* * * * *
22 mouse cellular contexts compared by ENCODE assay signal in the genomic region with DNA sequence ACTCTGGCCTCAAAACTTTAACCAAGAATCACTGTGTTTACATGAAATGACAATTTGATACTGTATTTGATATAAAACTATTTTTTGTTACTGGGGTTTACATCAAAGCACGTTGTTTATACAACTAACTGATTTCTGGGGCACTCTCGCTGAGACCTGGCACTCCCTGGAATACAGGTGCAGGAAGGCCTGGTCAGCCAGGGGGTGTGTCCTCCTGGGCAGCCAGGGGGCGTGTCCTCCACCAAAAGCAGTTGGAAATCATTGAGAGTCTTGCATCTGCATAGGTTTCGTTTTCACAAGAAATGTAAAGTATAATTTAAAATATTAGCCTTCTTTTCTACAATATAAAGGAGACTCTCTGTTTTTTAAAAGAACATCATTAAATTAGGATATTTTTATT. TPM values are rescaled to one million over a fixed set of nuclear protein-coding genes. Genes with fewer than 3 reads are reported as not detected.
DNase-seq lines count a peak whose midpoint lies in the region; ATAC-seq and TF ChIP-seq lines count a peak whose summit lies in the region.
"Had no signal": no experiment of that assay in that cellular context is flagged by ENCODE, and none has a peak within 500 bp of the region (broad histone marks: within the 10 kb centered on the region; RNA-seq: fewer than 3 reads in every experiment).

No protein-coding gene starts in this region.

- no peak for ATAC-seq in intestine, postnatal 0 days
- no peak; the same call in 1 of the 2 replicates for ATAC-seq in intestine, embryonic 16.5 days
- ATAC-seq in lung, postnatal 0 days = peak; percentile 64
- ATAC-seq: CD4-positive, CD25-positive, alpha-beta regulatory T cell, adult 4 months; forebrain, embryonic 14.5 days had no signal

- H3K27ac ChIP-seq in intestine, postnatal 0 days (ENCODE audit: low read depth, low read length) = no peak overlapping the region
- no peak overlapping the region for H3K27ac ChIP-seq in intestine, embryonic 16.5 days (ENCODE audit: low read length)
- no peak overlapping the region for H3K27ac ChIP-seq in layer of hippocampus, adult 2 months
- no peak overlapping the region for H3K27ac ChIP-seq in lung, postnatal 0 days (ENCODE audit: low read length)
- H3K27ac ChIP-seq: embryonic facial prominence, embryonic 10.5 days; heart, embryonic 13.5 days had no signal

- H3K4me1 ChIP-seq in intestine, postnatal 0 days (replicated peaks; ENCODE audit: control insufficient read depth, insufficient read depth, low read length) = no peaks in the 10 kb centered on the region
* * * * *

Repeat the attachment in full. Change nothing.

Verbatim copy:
22 mouse cellular contexts compared by ENCODE assay signal in the genomic region with DNA sequence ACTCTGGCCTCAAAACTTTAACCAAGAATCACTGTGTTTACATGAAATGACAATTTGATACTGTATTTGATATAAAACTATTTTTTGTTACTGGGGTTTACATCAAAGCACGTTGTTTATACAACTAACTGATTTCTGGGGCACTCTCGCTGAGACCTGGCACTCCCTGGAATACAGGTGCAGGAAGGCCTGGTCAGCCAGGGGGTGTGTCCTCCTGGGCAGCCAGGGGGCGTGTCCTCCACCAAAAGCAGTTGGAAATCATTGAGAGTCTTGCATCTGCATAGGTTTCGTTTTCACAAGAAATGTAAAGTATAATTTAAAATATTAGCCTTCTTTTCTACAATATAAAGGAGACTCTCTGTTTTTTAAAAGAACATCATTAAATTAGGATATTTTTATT. TPM values are rescaled to one million over a fixed set of nuclear protein-coding genes. Genes with fewer than 3 reads are reported as not detected.
DNase-seq lines count a peak whose midpoint lies in the region; ATAC-seq and TF ChIP-seq lines count a peak whose summit lies in the region.
"Had no signal": no experiment of that assay in that cellular context is flagged by ENCODE, and none has a peak within 500 bp of the region (broad histone marks: within the 10 kb centered on the region; RNA-seq: fewer than 3 reads in every experiment).

No protein-coding gene starts in this region.

- no peak for ATAC-seq in intestine, postnatal 0 days
- no peak; the same call in 1 of the 2 replicates for ATAC-seq in intestine, embryonic 16.5 days
- ATAC-seq in lung, postnatal 0 days = peak; percentile 64
- ATAC-seq: CD4-positive, CD25-positive, alpha-beta regulatory T cell, adult 4 months; forebrain, embryonic 14.5 days had no signal

- H3K27ac ChIP-seq in intestine, postnatal 0 days (ENCODE audit: low read depth, low read length) = no peak overlapping the region
- no peak overlapping the region for H3K27ac ChIP-seq in intestine, embryonic 16.5 days (ENCODE audit: low read length)
- no peak overlapping the region for H3K27ac ChIP-seq in layer of hippocampus, adult 2 months
- no peak overlapping the region for H3K27ac ChIP-seq in lung, postnatal 0 days (ENCODE audit: low read length)
- H3K27ac ChIP-seq: embryonic facial prominence, embryonic 10.5 days; heart, embryonic 13.5 days had no signal

- H3K4me1 ChIP-seq in intestine, postnatal 0 days (replicated peaks; ENCODE audit: control insufficient read depth, insufficient read depth, low read length) = no peaks in the 10 kb centered on the region